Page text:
Lost in Education
“You're waiting for a train, a train that will take you far away. You know where you hope this train will take you, but you don't know for sure.” This quote comes from the hit movie Inception; however, I think that this quote is an accurate description of most people’s thoughts on public education. We all want to get on this train; the train feels like it’s going, but no one knows if the train is getting where it needs to go. An error that I see in education comes from the perception of Sir Ken Robinson, which is education tends to only feature three avenues of thought: One, schools focus narrowly on certain academic ability that being critical analysis and reasoning. Second, education creates a hierarchy of subject, which forces academic conformity of a narrow view of intelligence. Third, the schools are relying too much on standard assessments. (Robinson 13) As Sir Ken Robinson states, “These approaches to education are also stifling some of the most important capacities [in our children].”
I have, to my own frustration, observed this type of ‘stifling’ in my own classroom. That I, myself, have been beaten down into a narrow view of education. Students are too busy trying to rush through things just to find the “right answer”, or too busy decoding to understand, or worrying what test they have to pass next. Creative thought is not allowed to flourish because the environment that they are asked to perform in is only concerned with ‘not what they think’ but what “right” answer they know. My students needed a little spark or creative universe juice to get things flowing again. To do this, I endeavored on a journey. I decided I would use the T.V. phenomena known as Lost. In short, showing Lost allows the students to forget on focusing on finding the right answer, because there are no answers in Lost; hence the title. Instead, it embarks the students on a fantastical journey of myth and theme. “The allusions [made in the story] invite the viewers to initiate a discussion [or thought process] on a higher level (Stuart 1).” Even one of the writers of the show, Damon Lindelof, states, “one of the things we’ve always enjoyed as storytellers is the intentional ambiguity…you’re asking the audience: What do you think? We want people to turn to the person next to them and engage them in a conversation. As William Yeats summarized, “Books are but waste paper unless we spend in action the wisdom we get from [them.]” Lost allows thematic ideas to germinate in the mind of the student. For example, Lost deals with themes such as free will, faith, redemption, community, and the individuals desire for an external savior, and trying to understand life. Sounds like high school survival needs 101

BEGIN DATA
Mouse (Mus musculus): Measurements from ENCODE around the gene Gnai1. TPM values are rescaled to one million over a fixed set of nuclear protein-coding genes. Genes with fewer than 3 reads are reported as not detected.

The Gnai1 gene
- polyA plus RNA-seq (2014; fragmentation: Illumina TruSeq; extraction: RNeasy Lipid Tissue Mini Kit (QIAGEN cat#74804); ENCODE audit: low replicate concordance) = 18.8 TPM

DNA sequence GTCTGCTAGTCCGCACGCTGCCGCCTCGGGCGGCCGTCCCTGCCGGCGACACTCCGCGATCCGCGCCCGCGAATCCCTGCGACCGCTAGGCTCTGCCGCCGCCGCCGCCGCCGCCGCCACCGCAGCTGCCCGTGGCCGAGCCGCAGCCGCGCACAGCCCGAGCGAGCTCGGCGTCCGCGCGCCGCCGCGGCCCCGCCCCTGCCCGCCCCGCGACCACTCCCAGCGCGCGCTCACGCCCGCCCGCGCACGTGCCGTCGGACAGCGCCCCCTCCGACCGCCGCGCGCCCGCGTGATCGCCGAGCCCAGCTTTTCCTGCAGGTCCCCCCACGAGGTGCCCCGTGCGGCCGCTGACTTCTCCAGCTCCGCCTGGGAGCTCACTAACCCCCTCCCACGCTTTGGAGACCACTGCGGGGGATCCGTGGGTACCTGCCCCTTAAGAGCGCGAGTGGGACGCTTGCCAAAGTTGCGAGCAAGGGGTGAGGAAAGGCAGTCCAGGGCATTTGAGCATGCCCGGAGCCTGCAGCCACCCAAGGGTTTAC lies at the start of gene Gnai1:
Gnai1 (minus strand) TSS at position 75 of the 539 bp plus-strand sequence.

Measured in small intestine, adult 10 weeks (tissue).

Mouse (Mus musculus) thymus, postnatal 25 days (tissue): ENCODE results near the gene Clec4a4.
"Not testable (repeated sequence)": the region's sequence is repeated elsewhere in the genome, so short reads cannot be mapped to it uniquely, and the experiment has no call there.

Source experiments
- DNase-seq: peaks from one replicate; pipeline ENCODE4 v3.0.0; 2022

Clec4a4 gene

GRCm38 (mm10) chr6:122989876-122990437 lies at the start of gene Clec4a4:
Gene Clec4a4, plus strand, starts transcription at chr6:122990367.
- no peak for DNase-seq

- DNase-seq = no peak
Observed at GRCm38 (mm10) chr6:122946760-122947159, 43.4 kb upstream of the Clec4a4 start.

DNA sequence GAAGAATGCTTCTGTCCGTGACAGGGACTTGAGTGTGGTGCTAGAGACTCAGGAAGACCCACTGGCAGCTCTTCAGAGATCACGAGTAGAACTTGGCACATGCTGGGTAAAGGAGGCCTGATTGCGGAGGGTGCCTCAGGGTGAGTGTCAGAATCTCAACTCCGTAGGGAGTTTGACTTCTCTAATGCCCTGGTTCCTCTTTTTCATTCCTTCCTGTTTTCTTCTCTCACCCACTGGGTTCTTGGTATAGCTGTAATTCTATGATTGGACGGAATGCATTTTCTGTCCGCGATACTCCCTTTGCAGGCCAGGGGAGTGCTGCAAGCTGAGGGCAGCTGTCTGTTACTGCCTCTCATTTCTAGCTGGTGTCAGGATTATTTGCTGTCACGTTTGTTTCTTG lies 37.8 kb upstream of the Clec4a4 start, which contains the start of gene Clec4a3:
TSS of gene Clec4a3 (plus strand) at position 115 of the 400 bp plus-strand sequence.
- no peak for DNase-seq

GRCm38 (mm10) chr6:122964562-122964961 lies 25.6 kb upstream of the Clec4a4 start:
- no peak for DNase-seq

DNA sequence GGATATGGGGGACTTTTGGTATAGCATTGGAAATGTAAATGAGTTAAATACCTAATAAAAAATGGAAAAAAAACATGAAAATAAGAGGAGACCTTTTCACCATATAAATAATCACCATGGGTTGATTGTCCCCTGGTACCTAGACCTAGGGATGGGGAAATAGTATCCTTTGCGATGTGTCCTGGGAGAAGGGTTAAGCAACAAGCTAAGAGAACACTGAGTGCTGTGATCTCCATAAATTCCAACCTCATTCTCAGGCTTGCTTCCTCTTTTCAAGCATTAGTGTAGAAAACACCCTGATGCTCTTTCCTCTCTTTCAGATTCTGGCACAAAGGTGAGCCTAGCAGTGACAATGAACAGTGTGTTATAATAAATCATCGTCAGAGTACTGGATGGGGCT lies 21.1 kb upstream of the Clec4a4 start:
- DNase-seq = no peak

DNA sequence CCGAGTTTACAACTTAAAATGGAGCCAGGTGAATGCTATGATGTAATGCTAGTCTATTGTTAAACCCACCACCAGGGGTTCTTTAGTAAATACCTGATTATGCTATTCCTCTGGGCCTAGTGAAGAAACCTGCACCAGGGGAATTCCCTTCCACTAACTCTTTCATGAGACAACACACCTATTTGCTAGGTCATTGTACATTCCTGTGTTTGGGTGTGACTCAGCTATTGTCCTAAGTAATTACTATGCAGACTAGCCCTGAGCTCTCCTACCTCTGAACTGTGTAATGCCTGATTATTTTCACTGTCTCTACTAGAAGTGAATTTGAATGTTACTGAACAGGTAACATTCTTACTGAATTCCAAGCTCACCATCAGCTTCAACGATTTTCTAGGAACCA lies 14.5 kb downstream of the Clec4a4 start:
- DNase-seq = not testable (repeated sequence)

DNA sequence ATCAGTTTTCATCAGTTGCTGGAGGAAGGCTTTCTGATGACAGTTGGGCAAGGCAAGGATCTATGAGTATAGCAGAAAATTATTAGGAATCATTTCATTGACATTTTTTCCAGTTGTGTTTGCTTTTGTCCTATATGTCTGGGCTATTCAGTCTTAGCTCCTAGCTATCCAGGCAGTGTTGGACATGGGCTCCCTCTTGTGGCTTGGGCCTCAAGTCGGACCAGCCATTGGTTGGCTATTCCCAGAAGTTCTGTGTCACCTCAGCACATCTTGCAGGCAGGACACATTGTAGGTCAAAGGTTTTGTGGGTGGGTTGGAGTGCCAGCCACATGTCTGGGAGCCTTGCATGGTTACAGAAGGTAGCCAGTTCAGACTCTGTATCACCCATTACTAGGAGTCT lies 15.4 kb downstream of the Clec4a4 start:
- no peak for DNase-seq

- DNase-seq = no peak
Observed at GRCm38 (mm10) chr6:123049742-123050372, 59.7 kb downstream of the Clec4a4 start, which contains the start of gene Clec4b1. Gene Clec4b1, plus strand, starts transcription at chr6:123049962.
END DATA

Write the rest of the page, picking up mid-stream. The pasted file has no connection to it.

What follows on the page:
And, this is where this blog will begin. The story of frustrated students leaving behind what they know or rather what they hate to forge a new way of thinking about the skills they need to acquire. Lost simply acts like a little miracle grow to stimulate the mind so that it can receive the knowledge they need to be successful.
Robinson, Ken Ph.D. The Element: How Finding Your Passion Changes Everything. New York: Penguin Group, 2009.
Stuart, Sarah Ph.D. Literary Lost: Viewing Television Through the Lens of Literature. New York: The Continuum International Publishing Group, 2011.